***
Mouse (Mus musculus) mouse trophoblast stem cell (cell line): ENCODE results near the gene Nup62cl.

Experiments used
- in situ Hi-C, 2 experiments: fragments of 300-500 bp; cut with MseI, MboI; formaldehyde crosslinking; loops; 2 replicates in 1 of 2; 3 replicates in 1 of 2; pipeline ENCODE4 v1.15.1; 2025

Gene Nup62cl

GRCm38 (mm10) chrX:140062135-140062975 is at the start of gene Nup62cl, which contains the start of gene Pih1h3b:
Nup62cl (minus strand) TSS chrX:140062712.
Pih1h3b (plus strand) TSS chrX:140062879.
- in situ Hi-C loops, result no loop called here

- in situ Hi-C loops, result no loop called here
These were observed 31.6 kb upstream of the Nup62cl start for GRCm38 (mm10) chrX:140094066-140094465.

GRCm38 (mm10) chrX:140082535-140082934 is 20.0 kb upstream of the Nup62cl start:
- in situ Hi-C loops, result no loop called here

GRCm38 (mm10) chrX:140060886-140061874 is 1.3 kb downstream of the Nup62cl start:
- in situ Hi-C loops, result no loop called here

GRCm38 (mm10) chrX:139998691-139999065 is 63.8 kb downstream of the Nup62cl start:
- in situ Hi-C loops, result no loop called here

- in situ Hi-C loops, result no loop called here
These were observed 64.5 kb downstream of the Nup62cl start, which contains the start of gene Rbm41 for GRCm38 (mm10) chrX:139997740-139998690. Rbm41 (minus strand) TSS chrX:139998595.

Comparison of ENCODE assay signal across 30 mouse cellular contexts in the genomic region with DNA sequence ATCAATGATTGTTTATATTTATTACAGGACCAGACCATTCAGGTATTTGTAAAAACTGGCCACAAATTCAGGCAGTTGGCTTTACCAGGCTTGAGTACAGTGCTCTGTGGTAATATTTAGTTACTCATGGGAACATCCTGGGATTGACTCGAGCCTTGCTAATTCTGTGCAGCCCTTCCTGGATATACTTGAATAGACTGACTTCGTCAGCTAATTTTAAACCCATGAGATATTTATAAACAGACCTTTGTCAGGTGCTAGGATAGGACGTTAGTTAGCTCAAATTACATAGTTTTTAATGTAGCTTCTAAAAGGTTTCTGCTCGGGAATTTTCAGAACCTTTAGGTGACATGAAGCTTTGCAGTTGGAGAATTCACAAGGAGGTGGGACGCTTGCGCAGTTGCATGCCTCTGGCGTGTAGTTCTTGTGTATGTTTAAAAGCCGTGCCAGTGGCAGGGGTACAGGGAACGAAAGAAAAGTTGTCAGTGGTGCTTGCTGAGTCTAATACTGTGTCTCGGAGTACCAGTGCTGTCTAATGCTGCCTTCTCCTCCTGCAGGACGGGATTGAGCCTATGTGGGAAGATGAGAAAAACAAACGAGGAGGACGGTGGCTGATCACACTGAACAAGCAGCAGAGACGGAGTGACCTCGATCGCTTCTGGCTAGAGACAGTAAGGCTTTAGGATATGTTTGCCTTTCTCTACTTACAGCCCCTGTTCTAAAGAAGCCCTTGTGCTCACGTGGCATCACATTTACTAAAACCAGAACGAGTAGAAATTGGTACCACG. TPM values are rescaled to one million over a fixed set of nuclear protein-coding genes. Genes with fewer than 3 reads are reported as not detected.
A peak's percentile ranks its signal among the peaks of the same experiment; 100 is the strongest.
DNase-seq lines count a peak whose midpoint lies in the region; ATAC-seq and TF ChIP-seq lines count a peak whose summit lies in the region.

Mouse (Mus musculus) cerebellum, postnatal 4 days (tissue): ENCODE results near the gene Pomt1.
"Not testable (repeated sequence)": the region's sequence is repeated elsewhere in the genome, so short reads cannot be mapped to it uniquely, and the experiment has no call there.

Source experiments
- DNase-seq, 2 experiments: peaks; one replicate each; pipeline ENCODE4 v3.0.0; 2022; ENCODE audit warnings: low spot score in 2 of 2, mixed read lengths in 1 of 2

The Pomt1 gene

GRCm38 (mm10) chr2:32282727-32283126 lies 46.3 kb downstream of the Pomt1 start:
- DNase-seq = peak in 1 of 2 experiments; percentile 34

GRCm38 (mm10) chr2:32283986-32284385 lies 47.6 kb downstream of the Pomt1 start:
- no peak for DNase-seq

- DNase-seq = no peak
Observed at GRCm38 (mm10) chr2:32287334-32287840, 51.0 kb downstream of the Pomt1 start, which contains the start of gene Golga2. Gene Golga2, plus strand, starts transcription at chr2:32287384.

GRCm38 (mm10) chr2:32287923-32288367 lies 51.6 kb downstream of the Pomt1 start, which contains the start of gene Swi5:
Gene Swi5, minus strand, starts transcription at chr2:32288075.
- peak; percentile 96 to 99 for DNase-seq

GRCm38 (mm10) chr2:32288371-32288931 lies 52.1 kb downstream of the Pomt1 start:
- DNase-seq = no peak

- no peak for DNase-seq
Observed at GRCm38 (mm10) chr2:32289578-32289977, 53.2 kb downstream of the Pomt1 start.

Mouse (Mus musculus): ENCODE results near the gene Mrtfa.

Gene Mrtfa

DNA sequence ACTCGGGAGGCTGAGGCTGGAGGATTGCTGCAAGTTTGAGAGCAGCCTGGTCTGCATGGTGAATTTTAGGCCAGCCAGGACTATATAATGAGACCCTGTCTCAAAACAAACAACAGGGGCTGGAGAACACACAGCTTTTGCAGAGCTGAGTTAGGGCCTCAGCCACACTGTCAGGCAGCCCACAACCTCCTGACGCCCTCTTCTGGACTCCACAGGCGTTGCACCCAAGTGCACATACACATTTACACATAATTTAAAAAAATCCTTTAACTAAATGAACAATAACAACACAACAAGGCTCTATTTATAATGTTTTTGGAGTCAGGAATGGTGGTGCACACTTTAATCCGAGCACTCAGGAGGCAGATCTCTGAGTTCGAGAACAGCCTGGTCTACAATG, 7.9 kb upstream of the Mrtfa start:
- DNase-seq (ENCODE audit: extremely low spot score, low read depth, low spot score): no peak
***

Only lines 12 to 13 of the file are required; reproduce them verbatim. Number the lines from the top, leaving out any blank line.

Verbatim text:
- in situ Hi-C loops, result no loop called here

GRCm38 (mm10) chrX:140060886-140061874 is 1.3 kb downstream of the Nup62cl start: